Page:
Sadly it also couldn’t walk, but it was trying so hard to get up.  I couldn’t get close but it was going to cause an accident if it stayed where it was.  I called Mike to see what I should do, but no answer.  Then I rang Tessa and she suggested the ranger.

At this point a number of cars had slowed down, and a couple of them had stopped to see if we were ok and took a look at the car and watch the bird closely.  One younger guy was really kind and stayed with me the whole time as we tried to track someone to help the bird.

Eventually a police car rolled up and then two officers came out to see what they could do.

For anyone who deeply loves animals like I do perhaps this is a really good time to exit this story.

The male officer asked if there were any babies, and I said no.  At this point he whipped out his baton and extended it.  I realised he was going to try and stun or kill it with the weapon.  I looked away and said to myself “Jesus christ!” as I heard the dull thud of the two crashing together.  I thought it was all over when I turned to see the officer dragging the bird from the road into the gravel and then bush.

Making sure Wesley was still comfortable I was partly distracted when the sound and shock of three gunshots went off.

There was silence, and then the cars all left.

I got in the drivers seat and sobbed for the dead bird.  I felt just awful.  I know there was nothing I could have done to prevent it from happening and yet I was also relieved that Wesley and I were ok.  If we had come or gone any sooner or later this might not have happened.

Emu’s are beautiful and yet oddly stretched out and quite terrifyingly dangerous if you ever manage to see one up close.  They are not known for their intelligence, and I just wish it had seen the car approach and decided to wait just a second longer.

Have you ever hurt or injured a large animal in your car?  How did it go?  

Obviously I did not take photos – but as I often post pleasing colourful images – I thought I’d include these donkey orchids from a few days ago to sort of soften the horror of what’s happened today.

Stirling Range National Park, Western Australia

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This is the stunning entrance to the Mount Trio campsite. Screen Shot 2015-09-21 at 4.38.29 PM Screen Shot 2015-09-21 at 4.38.39 PM Screen Shot 2015-09-21 at 4.36.23 PMScreen Shot 2015-09-21 at 4.38.49 PM Screen Shot 2015-09-21 at 4.40.10 PMScreen Shot 2015-09-21 at 4.42.45 PM Screen Shot 2015-09-21 at 4.44.47 PM Screen Shot 2015-09-21 at 4.49.47 PMScreen Shot 2015-09-21 at 4.53.07 PM Screen Shot 2015-09-21 at 4.54.37 PM

We’ve just returned from our camping trip in the Stirling Ranges here in Western Australia.  We packed our tent, sleeping bags and plenty of hearty carb loaded fuel food – pancakes, hamburgers, sausages, scrambled eggs, fresh fruits…and drove the 4 hours South toward the rugged, and colourful landscape.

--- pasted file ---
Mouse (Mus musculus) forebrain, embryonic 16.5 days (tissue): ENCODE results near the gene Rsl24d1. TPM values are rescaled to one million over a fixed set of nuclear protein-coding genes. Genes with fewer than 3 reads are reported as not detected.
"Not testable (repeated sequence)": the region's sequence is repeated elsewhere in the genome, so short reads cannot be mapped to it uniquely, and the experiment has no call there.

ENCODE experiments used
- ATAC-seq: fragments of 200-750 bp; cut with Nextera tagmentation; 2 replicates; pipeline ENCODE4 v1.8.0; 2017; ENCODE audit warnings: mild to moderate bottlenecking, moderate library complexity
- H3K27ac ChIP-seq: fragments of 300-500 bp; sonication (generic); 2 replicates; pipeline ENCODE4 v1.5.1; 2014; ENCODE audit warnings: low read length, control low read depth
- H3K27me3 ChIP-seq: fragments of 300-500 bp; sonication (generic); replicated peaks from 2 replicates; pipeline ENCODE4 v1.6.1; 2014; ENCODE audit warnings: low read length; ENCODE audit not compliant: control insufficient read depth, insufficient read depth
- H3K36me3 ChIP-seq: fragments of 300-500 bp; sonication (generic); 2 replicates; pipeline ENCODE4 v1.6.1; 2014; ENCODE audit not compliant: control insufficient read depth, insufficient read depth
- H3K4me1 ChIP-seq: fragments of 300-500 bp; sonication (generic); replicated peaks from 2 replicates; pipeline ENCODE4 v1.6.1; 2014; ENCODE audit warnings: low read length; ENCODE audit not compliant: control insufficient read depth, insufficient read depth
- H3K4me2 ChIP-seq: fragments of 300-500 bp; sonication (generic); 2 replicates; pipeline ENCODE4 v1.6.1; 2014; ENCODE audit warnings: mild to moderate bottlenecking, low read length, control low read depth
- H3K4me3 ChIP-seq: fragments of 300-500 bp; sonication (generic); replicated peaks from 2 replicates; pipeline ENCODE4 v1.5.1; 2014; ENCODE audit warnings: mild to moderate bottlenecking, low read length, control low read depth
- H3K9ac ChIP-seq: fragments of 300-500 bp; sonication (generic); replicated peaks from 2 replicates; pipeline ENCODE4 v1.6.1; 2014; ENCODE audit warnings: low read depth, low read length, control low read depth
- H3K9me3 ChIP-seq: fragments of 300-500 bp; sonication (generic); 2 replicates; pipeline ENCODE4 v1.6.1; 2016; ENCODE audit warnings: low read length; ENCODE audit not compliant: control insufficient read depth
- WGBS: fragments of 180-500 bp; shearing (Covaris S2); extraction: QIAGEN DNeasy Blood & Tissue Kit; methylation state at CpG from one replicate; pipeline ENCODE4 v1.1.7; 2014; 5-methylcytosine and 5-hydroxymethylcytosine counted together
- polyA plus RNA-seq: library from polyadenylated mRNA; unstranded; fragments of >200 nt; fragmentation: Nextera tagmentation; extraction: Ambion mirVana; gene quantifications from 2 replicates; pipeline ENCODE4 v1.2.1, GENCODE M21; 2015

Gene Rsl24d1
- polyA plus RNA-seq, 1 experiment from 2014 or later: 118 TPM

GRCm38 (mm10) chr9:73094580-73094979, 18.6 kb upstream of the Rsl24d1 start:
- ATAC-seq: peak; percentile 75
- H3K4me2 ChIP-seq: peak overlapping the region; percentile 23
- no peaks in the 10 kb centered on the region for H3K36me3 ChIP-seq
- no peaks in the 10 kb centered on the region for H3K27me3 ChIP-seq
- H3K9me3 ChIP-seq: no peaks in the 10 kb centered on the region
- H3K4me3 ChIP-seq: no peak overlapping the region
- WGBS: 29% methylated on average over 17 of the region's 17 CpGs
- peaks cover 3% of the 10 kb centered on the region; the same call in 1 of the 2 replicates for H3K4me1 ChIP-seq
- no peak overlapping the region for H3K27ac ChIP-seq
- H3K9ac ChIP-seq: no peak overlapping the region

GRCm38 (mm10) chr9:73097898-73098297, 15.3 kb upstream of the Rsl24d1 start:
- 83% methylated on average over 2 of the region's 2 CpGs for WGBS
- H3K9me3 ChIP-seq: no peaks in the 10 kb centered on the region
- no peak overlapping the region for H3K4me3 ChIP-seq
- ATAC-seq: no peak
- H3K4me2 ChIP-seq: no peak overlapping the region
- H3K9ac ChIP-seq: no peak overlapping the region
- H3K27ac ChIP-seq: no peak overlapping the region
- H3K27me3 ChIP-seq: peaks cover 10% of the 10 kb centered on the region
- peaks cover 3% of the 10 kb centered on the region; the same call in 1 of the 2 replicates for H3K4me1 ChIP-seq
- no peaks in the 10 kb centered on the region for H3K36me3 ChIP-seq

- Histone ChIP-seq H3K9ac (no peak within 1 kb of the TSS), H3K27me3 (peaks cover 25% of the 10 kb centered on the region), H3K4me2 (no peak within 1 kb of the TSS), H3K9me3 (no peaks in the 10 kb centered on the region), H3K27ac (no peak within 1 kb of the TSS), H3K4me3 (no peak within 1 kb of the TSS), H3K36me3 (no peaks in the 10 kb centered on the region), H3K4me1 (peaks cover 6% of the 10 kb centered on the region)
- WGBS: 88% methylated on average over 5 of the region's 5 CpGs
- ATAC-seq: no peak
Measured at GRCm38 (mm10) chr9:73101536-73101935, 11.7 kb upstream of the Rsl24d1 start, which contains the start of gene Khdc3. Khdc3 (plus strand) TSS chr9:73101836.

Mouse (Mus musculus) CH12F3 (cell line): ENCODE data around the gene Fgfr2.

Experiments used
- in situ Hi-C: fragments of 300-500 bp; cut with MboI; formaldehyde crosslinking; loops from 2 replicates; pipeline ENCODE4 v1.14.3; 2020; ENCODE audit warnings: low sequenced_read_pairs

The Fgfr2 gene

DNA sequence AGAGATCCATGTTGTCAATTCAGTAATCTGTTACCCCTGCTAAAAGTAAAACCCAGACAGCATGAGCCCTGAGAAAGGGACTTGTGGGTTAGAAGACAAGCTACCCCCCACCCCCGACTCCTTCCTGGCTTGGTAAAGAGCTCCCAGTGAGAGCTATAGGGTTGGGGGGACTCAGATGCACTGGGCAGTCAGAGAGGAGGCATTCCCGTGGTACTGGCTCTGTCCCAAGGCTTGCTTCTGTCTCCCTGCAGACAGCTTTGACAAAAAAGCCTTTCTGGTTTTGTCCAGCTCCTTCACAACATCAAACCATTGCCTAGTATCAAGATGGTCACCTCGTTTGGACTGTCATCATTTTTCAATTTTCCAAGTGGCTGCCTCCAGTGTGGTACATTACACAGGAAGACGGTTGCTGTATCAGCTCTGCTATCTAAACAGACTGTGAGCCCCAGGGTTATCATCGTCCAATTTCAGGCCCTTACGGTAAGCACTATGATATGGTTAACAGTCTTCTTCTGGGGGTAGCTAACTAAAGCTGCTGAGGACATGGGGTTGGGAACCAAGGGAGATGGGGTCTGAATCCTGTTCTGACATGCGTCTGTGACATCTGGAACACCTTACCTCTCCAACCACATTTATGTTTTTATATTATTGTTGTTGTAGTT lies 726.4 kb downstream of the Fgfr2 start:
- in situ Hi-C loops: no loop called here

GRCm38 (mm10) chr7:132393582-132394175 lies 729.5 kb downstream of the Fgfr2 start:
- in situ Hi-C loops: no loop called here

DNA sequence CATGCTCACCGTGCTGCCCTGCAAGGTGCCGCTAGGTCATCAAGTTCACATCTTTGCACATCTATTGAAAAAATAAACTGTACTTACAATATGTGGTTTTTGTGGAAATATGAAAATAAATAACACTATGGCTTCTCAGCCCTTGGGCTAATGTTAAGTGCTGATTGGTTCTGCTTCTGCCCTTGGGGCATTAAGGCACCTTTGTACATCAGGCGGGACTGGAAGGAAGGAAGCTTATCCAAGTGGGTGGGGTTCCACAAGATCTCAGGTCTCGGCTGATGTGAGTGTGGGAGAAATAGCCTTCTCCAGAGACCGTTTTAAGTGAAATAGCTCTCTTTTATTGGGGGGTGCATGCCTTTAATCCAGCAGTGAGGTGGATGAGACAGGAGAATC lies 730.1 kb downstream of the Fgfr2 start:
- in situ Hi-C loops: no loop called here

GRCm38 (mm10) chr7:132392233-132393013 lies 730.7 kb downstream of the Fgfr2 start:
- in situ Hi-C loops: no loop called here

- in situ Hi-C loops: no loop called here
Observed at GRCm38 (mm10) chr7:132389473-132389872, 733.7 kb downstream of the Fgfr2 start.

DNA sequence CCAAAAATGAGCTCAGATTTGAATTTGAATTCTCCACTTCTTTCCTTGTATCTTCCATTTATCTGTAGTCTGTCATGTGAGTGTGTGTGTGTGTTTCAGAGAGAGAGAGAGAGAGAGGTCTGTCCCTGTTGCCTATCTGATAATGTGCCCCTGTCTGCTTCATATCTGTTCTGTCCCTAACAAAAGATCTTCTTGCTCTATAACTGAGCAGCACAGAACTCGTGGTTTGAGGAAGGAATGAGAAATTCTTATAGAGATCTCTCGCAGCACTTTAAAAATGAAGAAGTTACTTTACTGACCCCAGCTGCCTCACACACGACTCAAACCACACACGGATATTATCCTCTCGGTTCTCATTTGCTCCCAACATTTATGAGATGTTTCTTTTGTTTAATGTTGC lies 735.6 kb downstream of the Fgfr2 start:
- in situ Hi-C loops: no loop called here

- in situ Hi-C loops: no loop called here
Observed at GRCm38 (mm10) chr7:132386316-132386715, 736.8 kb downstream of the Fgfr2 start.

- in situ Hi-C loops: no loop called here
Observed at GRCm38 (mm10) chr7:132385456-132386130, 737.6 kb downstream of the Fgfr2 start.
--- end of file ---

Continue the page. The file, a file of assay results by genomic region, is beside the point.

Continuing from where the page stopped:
Mount Trio is a camp site that is situated right in the heart of the Stirling Ranges and is managed by a lovely couple named John and Margot.

Our first evening was spent around a campfire getting to know our fellow campers.  All 65+ years old whom were from the Eastern States here either for hiking or the wildflowers.  They came in two distinct groups that did not mingle with one another. We got along very well with the hiking crew, chatting for many hours and turning ourselves from front to back to warm our extremities from the 3 degree weather.  It was like the Church Group vs The Hipster Green’s Group.  

We chose the original hipsters.

The first night I froze… I basically did not sleep, and woke Mike with my groaning and commiserating commentary.  Thankfully we were able to sort ourselves out for the rest of the trip and I slept snug as a bug.  I say with regret that I am a stubborn fool, and had previously refused to bring an extra blanket on account it would make for too much more “stuff”.

We ended up buying another blanket.

We woke each morning first to the sounds of magpies, then kookaburras and dozens of other lovely sing song noises.

There are plenty of native orchids in full bloom at the moment and so to make the most of our time we paid to join a wild flower tour on our second day – which was well worth it as John pointed out around 15 species nearby.

After our wildflower tour, Mike and I did some driving in the park and scouted for any signs of unusual flowers.  We found a few and then decided to hike 1.3km straight up hill on a marked trail, without any water.  It was gruelling and although it does not sound that far, it was literally vertical the entire hike.  Our knees were flaming by the end but the view was well worth the strained muscles.  Not only was the view spectacular… there were some interesting sights along the way.  Mike spotted some lizards up on the mountain top, we passed a cave, and there were several orchids growing along the trail.  What really captured my attention was the prolific number of birds we saw and heard.  They were loving wildflower season too.

Not pictured but sighted:

  • Endangered Carnaby Cockatoo
  • Echidna
  • Bobtail
  • Kangaroo
  • Emu
  • Bandicoot
  • Red Capped Parrots
  • Kookaburras
  • The largest dugite snake known to man

I’ll write some more about the next bit of the trip tomorrow.

Stay tuned!

Holly (and Mike)